Update: Google DeepMind’s VP of Research Oriol Vinyals has since clarified on a social media post that the demonstration video for Gemini is shown to display how interactions with the AI model “could” look like. “We made it to inspire developers”, he said.
New product launches getting mixed reviews is a common occurrence, but Google’s reputation and customer trust may be on the line when it comes to the recent Gemini AI model launch. This is because Google faked Gemini’s best demonstration video to exaggerate the AI model’s capabilities, reported Bloomberg.
The demo video in question is called “Hands-on with Gemini: Interacting with multimodal AI” and it managed to gain more than 1 million views in a day. The impressive footage shows how the powerful AI model is seamlessly able to take input from text and media alike and can be flexible and responsive at the same time.
But as it turns out, the video is faked to misrepresent Gemini’s skills.
Bloomberg was the first to point out how there was a discrepancy in the demo video. This is because Google itself says: “We created the demo by capturing footage in order to test Gemini’s capabilities on a wide range of challenges. Then we prompted Gemini using still image frames from the footage, and prompting via text.”
This means while Gemini was shown to be highly impressive in the video, it was, in fact, just working with highly tailored text prompts to make tasks simpler for the AI. These text prompts were carefully selected and shortened to misrepresent what the interaction is actually like.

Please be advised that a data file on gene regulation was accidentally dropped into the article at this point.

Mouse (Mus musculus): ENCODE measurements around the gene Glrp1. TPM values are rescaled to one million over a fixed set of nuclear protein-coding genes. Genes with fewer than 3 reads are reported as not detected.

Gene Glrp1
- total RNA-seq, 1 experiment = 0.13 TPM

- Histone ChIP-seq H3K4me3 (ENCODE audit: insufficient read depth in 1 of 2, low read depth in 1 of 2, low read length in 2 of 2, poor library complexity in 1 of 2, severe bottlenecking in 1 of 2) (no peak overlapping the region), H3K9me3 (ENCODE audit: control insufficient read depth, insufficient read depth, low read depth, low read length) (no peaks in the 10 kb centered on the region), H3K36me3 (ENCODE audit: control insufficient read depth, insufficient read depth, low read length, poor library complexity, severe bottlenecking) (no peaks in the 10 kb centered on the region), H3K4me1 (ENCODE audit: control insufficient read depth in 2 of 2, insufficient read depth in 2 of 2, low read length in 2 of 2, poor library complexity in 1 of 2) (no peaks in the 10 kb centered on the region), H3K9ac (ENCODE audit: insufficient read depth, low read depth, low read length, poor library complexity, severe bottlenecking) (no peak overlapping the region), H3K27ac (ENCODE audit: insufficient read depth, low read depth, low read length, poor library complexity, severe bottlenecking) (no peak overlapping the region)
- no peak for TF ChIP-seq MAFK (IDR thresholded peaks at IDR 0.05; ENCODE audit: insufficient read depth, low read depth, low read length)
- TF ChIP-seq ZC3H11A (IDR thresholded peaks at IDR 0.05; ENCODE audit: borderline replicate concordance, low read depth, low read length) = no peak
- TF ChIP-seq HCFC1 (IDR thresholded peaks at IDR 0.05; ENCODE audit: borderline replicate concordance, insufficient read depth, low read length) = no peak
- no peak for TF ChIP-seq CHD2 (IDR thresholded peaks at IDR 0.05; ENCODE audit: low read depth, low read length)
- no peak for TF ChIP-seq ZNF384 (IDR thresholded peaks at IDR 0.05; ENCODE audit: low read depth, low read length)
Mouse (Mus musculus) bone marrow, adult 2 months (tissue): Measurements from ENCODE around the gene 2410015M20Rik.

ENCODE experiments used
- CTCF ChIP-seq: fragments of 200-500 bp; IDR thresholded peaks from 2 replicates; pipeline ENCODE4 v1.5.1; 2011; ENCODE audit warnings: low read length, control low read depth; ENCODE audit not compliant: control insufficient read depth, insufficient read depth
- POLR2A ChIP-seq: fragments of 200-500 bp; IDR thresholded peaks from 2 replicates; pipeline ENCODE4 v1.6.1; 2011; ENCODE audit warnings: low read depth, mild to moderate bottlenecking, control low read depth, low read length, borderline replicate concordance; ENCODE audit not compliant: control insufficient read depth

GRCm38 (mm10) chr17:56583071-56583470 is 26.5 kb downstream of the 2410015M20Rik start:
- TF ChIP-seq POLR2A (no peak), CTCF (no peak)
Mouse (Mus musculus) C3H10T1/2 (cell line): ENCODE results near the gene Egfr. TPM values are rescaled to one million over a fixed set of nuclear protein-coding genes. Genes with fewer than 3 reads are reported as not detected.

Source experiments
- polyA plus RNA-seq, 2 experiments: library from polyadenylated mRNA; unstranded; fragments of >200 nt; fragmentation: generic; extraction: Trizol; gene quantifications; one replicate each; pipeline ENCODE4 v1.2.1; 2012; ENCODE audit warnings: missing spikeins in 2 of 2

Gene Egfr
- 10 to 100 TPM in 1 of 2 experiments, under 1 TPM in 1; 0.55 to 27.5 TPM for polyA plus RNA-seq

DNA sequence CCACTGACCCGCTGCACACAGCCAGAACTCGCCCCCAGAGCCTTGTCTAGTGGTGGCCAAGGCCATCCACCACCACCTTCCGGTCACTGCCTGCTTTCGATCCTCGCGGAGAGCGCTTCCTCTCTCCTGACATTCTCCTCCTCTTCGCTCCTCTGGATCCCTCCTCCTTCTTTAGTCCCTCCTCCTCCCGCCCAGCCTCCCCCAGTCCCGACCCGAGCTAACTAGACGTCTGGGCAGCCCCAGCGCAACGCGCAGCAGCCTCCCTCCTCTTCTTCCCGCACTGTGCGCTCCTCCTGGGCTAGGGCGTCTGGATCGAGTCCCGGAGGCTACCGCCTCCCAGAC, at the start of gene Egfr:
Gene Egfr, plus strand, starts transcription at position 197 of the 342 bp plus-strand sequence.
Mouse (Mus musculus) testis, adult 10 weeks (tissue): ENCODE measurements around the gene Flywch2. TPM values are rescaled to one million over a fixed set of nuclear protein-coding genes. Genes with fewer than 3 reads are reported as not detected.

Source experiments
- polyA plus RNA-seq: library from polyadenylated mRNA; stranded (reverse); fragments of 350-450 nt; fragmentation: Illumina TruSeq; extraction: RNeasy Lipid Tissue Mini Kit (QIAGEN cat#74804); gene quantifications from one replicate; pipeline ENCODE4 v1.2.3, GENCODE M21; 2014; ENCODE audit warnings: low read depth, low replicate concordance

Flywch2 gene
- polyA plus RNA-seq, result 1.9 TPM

For instance, in Google’s demonstration video, a silent user is making different hand gestures for the rock, paper, scissors game and Gemini is quickly able to guess what it’s doing. In reality, this was not how Gemini was able to guess behind the scenes.
Based on Google’s own documentation, Gemini is not able to reason simply based on a user’s gestures. It needs to be shown all hand gestures at the same before it can guess what is happening. But it doesn’t end there. Gemini also needed a clear hint before it was able to guess. The actual prompt had all three gestures at the same time and a clear-cut hint of what was going on.
Another example would be the sticky notes demonstration, where Gemini was shown a sketch of the sun, Saturn, and Earth, and asked “Is this the right order?”. Gemini, in the video, was promptly able to provide the right order.
The actual prompt used for the demo was, in fact, a lot more elaborate and easy to work with.
The fact that Gemini was able to get it right or wrong is irrelevant as the concerning point is how much help it needed to do so. The AI model’s capabilities are clearly exaggerated in the demonstration video, but even that would have been acceptable had Google clarified that “This is a stylized representation of interactions our researchers tested.”
The only way to clarify the situation would be to wait for Gemini to become publicly available for everyone to test and verify Google’s demos.